ISSN 2398-2977      

Pelvis: trauma - sacroiliac

pequis

Introduction

Pathogenesis

Etiology

  • Substantial trauma causing pelvic rotation or high stresses, eg fall, during transport, becoming cast in a confined space, rearing and falling backwards, catastrophic musculoskeletal injury during racing.
  • Chronic joint trauma in performance horses.

Pathophysiology

  • The dorsal sacroiliac ligament attaches to tuber sacrale and sacral spines, and blends into the medial border of ilium and the lateral border of sacrum.
  • The ventral sacroiliac ligament surrounds the cranial aspect of the joint capsule running from the dorsal sacrum to the ilium.
  • The sacroiliac and sacrosciatic ligaments form a strong ligamentous sling supporting the caudal vertebral column.
  • The sacroiliac joint is the synovial articulation between the ventral wing of the ilium and the dorsal wing of the sacrum, providing support during weight bearing and helping to transfer hindlimb propulsive forces to the vertebral column.
  • The sacroiliac joint is supported by the dorsal, ventral and interosseous sacroiliac ligaments.
  • Substantial trauma is usually required to damage these structures owing to their being deep anatomically and protected by considerable muscle mass.
  • Lesions:
    • Complete sacroiliac ligament disruption.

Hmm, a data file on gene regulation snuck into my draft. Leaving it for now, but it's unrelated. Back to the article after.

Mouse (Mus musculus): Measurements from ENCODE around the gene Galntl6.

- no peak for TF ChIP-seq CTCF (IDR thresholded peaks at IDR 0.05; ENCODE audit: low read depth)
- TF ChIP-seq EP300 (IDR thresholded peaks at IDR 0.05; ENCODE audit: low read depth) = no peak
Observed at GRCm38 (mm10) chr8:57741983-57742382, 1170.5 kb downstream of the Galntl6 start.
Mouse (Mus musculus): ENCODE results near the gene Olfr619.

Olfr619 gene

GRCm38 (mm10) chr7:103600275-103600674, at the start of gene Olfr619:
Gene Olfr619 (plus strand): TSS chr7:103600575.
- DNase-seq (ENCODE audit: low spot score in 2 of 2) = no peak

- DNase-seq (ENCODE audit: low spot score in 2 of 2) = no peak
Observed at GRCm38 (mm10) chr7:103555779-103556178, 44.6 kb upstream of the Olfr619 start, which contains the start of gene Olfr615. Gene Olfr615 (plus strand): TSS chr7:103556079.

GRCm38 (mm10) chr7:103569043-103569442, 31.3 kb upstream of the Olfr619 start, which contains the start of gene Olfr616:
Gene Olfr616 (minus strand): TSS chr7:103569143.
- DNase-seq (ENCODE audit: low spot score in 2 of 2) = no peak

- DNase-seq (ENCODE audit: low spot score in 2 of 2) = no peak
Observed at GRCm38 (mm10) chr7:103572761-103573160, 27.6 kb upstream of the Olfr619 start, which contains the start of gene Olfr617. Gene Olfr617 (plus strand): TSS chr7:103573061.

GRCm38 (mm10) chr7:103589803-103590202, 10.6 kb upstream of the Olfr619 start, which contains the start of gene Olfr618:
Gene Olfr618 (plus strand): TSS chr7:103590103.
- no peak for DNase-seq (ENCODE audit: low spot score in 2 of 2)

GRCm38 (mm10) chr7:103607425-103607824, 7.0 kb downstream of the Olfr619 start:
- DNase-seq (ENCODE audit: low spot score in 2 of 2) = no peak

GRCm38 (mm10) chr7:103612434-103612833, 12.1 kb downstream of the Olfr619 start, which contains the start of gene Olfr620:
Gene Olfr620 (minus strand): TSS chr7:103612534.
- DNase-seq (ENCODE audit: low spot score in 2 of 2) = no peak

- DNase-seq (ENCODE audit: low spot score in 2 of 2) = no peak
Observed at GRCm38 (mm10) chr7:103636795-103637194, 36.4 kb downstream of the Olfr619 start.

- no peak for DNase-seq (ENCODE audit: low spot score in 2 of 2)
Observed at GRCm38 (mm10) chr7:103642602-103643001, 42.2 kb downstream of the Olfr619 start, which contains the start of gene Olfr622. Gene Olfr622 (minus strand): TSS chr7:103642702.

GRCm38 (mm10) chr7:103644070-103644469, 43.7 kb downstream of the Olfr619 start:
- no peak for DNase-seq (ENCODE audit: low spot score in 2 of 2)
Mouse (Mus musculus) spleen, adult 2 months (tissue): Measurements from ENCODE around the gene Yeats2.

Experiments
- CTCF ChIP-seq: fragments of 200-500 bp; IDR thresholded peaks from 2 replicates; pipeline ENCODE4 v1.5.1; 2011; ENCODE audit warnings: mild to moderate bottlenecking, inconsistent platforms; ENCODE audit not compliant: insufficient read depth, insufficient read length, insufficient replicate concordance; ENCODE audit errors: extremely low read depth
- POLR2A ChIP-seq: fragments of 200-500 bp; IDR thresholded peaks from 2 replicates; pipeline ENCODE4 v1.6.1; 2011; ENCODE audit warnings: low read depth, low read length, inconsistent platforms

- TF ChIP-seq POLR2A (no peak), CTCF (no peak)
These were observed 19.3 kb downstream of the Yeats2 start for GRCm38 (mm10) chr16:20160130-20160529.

• Uni/bilateral joint capsule disruption.
    • Avulsion fractures of the sacroiliac ligament attachment sites.
    • Sacroiliac joint laxity/instability.
    • Sacroiliac joint subluxation/luxation.

Diagnosis

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Treatment

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Outcomes

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Further Reading

Publications

Refereed papers

  • Recent references from PubMed and VetMedResource.
  • Powell S (2011) Investigation of pelvic problems in horsesIn Pract 33 (10), 518-524 VetMedResource.
  • Varcoe-Cocks K, Sagar K N, Jeffcott L B & McGowan C M (2006) Pressure algometry to quantify muscle pain in racehorses with suspected sacroiliac dysfunction. Equine Vet J 38 (6), 558-562 PubMed.
  • Kersten A A M & Edinger J (2004) Ultrasonographic examination of the equine sacroiliac region. Equine Vet J 36 (7), 602-608 PubMed.
  • Dyson S et al (2003) The sacroiliac joints: evaluation using nuclear scintigraphy. Part 1: The normal horse. Equine Vet J 35 (3), 226-232 PubMed.
  • Dyson S et al (2003) The sacroiliac joints: evaluation using nuclear scintigraphy. Part 2: Lame horses. Equine Vet J 35, 233-239 PubMed.
  • Dyson S & Murray R (2003) Pain associated with the sacroiliac joint region: a clinical study of 74 horses. Equine Vet J 35 (3), 240-245 PubMed.
  • Jeffcott L, Dalin G, Ekman S & Olssen S-E (1985) Sacroiliac lesions as a cause of chronic poor performance in competitive horses. Equine Vet J 17, 111-118 PubMed.

Other sources of information

  • Dyson S J (2003) Diagnosis and Management of Sacroiliac Joint Injuries. In: Diagnosis & Management of Lameness in the Horse. Eds: Ross M W & Dyson S J. Saunders, USA. pp 501-508.

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